Advance Auto Parts layoffs (NYSE:AAP) are the talk of Wall Street lately after the retail chain announced it will eliminate roughly 400 positions at it’s third-quarter earnings report on Wednesday. Indeed, AAP stock is down about 7.5% at the time of writing as the formerly profitable car parts company struggles to reconcile falling revenue.
What do you need to know about Advance Auto Parts layoffs?
Well, as part of a new cost-cutting plan, the business plans to lay off hundreds of its employees, as well as sell off two of its business units. The changes come under the tutelage of recently appointed Chief Executive Shane O’Kelly.
At the company’s Q3 earnings call, Kelly offered shareholders some explanation of the company’s radical changes, as part of his “comprehensive review of the business.”
“We are taking decisive actions to position Advance for long-term success and create meaningful value for our shareholders. We are taking decisive actions to position Advance for long-term success and create meaningful value for our shareholders,” Kelly said.
The cost-cutting aspect of the company’s new strategy is expected to save $150 million annually. This includes the decision to initiate sale processes for Worldpac and its Canadian business.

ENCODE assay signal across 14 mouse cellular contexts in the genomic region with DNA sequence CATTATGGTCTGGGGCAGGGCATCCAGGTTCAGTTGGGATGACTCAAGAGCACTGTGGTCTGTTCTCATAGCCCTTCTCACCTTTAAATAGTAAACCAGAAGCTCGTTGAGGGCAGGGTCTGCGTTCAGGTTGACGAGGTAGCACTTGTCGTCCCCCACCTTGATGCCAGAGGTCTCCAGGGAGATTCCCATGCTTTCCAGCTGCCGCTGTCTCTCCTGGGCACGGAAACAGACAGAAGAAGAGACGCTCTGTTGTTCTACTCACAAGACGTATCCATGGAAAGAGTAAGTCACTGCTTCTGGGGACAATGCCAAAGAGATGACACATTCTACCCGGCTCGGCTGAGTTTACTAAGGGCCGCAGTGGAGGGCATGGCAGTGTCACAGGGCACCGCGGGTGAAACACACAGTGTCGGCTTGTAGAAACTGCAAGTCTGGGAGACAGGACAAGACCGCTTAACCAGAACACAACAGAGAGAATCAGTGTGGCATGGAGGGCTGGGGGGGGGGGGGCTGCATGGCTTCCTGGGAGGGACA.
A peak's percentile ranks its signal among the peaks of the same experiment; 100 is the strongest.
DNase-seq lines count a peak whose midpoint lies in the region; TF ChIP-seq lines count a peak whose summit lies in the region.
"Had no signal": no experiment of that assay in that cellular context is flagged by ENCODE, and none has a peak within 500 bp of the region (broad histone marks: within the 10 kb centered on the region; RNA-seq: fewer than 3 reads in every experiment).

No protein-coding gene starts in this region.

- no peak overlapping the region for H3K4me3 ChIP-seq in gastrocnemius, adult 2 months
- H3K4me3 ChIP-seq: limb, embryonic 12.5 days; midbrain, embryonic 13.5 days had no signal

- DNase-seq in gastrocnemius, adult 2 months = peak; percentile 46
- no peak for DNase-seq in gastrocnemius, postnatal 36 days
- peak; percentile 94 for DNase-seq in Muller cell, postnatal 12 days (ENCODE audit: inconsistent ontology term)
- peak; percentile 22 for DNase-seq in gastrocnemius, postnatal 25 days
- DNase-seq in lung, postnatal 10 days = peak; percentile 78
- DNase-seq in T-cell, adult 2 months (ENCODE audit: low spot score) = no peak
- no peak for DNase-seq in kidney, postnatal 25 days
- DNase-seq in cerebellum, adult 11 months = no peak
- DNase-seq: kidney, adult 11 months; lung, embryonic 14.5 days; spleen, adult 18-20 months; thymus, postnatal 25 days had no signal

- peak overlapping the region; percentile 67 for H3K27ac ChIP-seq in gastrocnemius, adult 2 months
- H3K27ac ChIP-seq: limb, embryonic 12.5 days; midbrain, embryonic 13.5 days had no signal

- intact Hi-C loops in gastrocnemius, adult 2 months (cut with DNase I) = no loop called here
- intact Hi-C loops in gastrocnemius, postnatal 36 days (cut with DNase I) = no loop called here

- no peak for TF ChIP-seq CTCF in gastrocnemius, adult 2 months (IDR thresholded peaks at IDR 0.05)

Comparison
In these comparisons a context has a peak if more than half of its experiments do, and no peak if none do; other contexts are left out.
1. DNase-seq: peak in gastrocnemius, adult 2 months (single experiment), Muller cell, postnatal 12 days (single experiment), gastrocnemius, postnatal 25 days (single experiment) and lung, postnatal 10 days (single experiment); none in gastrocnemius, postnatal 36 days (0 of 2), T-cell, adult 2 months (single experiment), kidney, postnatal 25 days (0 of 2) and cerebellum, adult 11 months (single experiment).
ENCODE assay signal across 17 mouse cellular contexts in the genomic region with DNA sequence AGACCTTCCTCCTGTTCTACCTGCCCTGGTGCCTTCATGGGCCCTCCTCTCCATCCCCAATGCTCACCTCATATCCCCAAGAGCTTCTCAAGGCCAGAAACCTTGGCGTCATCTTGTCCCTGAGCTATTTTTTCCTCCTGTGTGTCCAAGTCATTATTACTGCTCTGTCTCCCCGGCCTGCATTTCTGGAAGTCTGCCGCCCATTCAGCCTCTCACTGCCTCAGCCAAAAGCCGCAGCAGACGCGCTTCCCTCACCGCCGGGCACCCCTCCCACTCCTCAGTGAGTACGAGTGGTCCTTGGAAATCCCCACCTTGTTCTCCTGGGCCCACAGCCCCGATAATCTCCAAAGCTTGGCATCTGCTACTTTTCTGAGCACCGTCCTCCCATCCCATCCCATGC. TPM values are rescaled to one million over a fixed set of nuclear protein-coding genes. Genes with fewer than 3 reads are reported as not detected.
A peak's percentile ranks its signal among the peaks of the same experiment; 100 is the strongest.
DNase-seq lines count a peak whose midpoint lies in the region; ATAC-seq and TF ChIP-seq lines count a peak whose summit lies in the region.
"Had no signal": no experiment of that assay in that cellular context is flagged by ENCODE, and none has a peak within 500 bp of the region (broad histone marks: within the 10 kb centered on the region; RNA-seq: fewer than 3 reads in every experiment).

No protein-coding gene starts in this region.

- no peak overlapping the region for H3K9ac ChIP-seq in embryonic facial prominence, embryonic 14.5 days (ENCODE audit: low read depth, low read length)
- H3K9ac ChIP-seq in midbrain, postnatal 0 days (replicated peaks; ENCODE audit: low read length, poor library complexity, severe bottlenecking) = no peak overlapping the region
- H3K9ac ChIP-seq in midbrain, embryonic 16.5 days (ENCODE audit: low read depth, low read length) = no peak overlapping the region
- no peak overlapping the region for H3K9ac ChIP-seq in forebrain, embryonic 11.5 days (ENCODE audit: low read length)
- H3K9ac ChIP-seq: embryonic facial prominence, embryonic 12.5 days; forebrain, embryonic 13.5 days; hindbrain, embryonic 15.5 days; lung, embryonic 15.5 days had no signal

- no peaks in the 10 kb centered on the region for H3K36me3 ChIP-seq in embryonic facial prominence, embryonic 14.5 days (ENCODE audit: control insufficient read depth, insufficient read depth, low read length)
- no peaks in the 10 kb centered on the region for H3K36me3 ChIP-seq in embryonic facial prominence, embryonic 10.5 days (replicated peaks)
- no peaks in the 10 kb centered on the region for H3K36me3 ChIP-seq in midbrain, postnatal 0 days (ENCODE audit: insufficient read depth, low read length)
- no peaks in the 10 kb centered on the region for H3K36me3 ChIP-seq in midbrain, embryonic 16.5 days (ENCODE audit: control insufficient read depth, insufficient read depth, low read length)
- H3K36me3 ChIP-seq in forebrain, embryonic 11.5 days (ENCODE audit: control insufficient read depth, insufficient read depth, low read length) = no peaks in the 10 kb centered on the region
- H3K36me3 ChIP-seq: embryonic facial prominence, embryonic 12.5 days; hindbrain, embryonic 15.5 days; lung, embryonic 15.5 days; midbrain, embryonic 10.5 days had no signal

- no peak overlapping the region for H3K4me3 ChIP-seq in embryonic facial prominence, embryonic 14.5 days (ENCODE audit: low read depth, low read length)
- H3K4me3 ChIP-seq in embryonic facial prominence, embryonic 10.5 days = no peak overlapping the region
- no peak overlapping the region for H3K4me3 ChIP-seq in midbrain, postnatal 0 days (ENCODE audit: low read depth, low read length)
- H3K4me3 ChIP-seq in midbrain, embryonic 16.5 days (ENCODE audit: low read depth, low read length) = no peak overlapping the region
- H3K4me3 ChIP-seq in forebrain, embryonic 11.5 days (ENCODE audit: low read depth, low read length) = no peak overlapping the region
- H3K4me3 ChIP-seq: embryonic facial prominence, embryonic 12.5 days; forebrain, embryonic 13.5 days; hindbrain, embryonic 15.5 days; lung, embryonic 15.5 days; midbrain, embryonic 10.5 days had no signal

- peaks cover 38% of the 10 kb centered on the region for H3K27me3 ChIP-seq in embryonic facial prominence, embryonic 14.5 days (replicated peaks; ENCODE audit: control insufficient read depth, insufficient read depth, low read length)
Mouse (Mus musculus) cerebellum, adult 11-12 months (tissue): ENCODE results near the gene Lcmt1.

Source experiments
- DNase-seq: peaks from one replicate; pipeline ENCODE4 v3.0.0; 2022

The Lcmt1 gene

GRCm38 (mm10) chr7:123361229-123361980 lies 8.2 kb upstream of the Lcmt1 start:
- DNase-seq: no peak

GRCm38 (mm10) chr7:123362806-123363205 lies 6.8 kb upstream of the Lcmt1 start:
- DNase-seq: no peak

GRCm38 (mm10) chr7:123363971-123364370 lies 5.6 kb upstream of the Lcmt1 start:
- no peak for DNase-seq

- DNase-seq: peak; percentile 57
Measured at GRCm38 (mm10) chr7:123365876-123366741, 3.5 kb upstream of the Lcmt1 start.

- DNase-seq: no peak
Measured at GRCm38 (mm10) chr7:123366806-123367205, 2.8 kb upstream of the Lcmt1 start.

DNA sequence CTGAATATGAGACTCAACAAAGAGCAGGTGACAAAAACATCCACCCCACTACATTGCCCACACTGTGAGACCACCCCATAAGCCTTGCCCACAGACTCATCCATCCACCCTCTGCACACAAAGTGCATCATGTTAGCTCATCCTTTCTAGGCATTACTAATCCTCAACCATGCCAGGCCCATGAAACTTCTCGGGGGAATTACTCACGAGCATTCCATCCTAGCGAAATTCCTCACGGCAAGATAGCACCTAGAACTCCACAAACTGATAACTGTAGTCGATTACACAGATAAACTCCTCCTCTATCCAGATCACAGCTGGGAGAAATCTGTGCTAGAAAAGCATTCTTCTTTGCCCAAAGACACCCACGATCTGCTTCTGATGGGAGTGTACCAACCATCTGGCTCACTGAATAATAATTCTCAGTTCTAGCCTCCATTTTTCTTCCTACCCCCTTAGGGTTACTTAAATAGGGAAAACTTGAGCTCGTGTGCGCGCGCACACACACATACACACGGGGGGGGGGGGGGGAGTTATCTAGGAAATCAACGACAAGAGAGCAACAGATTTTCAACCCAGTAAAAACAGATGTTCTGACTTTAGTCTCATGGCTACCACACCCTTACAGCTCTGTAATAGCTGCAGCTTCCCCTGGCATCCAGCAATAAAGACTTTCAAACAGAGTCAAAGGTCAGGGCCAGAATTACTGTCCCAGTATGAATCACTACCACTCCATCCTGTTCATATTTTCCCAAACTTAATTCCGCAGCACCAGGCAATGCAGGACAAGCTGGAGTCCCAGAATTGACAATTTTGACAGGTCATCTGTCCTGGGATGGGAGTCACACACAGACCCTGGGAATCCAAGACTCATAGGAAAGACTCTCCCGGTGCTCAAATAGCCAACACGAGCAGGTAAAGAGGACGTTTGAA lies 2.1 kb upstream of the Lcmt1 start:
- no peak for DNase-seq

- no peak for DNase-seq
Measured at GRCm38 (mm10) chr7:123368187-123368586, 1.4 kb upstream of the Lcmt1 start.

Advanced Auto Layoffs Spook Investors
The car retailer’s changes come as a clear response to poor performance this year. Indeed, the company reported a earnings per share () loss of 82 cents in its fiscal third quarter, far below analysts’ expectations of a $1.42 EPS gain.
That said, the company did manage to slightly beat top line projections, posting revenue of $2.72 billion compared to $2.68 billion expected.
AAP stock has endured a miserable year so far. AAP is down 65% year-to-date, bringing its share price from around $150 per share in January, to its current $53 price tag.
Whether the company’s latest cost-cutting efforts will be enough to regain investor sentiment remains to be seen.
On the date of publication, Shrey Dua did not hold (either directly or indirectly) any positions in the securities mentioned in this article. The opinions expressed in this article are those of the writer, subject to the InvestorPlace.com Publishing Guidelines.